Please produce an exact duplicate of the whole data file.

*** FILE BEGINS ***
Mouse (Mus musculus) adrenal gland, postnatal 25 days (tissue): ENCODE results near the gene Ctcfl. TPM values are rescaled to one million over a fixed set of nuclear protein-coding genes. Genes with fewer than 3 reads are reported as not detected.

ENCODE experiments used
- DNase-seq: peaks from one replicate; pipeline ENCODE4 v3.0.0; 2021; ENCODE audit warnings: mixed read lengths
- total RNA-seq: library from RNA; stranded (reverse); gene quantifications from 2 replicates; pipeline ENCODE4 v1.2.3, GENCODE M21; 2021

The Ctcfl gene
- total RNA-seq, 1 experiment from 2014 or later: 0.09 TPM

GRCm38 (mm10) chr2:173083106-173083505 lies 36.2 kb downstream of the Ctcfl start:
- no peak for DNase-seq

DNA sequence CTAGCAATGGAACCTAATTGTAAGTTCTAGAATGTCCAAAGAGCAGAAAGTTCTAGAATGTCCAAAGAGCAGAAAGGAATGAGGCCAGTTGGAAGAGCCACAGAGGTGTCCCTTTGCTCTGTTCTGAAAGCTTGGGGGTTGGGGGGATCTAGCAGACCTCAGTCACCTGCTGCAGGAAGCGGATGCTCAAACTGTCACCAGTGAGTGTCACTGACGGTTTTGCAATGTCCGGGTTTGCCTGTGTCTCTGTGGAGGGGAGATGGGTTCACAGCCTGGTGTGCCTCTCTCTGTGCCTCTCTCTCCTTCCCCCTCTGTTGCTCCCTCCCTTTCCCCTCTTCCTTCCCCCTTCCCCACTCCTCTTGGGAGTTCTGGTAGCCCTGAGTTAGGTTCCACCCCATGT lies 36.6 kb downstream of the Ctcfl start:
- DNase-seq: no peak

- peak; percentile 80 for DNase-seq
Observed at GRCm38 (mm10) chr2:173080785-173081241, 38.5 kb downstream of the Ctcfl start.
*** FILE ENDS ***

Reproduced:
Mouse (Mus musculus) adrenal gland, postnatal 25 days (tissue): ENCODE results near the gene Ctcfl. TPM values are rescaled to one million over a fixed set of nuclear protein-coding genes. Genes with fewer than 3 reads are reported as not detected.

ENCODE experiments used
- DNase-seq: peaks from one replicate; pipeline ENCODE4 v3.0.0; 2021; ENCODE audit warnings: mixed read lengths
- total RNA-seq: library from RNA; stranded (reverse); gene quantifications from 2 replicates; pipeline ENCODE4 v1.2.3, GENCODE M21; 2021

The Ctcfl gene
- total RNA-seq, 1 experiment from 2014 or later: 0.09 TPM

GRCm38 (mm10) chr2:173083106-173083505 lies 36.2 kb downstream of the Ctcfl start:
- no peak for DNase-seq

DNA sequence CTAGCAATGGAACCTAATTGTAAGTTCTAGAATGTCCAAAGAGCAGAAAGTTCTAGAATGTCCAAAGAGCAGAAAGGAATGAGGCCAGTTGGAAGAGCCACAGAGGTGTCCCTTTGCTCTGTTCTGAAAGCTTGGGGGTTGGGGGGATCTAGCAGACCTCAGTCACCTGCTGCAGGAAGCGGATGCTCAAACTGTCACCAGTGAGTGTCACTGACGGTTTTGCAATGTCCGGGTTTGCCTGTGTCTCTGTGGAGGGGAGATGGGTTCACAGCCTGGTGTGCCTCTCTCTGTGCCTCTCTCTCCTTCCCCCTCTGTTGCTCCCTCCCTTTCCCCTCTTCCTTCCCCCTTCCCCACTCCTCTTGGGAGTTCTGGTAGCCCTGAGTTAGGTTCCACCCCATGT lies 36.6 kb downstream of the Ctcfl start:
- DNase-seq: no peak

- peak; percentile 80 for DNase-seq
Observed at GRCm38 (mm10) chr2:173080785-173081241, 38.5 kb downstream of the Ctcfl start.